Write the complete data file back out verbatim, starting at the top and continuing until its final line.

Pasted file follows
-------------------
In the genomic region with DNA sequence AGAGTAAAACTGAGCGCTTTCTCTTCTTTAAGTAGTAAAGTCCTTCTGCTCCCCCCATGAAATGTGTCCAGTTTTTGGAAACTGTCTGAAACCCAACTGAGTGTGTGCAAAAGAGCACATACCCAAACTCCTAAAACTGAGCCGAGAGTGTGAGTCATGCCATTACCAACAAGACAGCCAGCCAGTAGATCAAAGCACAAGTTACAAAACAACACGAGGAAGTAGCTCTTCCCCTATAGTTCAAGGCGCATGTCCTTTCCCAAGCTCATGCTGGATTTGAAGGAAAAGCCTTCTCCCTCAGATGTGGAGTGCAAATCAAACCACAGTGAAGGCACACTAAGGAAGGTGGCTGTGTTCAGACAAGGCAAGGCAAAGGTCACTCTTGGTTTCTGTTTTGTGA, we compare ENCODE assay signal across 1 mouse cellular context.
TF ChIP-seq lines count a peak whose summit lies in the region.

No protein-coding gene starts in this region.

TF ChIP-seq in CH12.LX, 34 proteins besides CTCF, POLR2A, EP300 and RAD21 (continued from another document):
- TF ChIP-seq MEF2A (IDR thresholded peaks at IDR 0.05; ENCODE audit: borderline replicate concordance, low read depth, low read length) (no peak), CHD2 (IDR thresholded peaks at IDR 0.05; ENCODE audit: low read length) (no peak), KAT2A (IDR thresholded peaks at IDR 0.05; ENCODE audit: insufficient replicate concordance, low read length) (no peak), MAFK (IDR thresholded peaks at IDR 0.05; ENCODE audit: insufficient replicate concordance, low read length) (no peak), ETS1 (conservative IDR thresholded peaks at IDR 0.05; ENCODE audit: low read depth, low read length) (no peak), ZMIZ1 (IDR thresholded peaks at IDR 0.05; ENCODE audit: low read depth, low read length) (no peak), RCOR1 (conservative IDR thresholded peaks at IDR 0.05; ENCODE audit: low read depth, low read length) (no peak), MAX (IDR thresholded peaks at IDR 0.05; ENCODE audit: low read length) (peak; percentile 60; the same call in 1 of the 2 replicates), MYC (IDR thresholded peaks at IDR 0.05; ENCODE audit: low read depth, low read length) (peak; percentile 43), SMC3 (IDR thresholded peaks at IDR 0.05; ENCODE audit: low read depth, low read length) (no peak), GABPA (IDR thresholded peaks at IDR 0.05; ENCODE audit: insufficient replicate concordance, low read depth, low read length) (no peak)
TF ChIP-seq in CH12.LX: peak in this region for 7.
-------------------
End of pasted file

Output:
In the genomic region with DNA sequence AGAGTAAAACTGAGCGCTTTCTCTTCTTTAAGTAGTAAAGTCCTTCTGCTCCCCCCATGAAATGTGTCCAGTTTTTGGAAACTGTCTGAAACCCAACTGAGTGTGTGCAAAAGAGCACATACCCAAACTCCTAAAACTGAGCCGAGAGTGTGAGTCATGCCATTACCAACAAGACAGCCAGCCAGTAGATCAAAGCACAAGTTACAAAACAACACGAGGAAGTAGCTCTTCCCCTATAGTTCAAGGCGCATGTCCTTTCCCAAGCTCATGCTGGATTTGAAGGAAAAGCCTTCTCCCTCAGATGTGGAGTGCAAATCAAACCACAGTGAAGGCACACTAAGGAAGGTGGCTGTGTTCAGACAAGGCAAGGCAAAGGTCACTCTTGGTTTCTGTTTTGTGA, we compare ENCODE assay signal across 1 mouse cellular context.
TF ChIP-seq lines count a peak whose summit lies in the region.

No protein-coding gene starts in this region.

TF ChIP-seq in CH12.LX, 34 proteins besides CTCF, POLR2A, EP300 and RAD21 (continued from another document):
- TF ChIP-seq MEF2A (IDR thresholded peaks at IDR 0.05; ENCODE audit: borderline replicate concordance, low read depth, low read length) (no peak), CHD2 (IDR thresholded peaks at IDR 0.05; ENCODE audit: low read length) (no peak), KAT2A (IDR thresholded peaks at IDR 0.05; ENCODE audit: insufficient replicate concordance, low read length) (no peak), MAFK (IDR thresholded peaks at IDR 0.05; ENCODE audit: insufficient replicate concordance, low read length) (no peak), ETS1 (conservative IDR thresholded peaks at IDR 0.05; ENCODE audit: low read depth, low read length) (no peak), ZMIZ1 (IDR thresholded peaks at IDR 0.05; ENCODE audit: low read depth, low read length) (no peak), RCOR1 (conservative IDR thresholded peaks at IDR 0.05; ENCODE audit: low read depth, low read length) (no peak), MAX (IDR thresholded peaks at IDR 0.05; ENCODE audit: low read length) (peak; percentile 60; the same call in 1 of the 2 replicates), MYC (IDR thresholded peaks at IDR 0.05; ENCODE audit: low read depth, low read length) (peak; percentile 43), SMC3 (IDR thresholded peaks at IDR 0.05; ENCODE audit: low read depth, low read length) (no peak), GABPA (IDR thresholded peaks at IDR 0.05; ENCODE audit: insufficient replicate concordance, low read depth, low read length) (no peak)
TF ChIP-seq in CH12.LX: peak in this region for 7.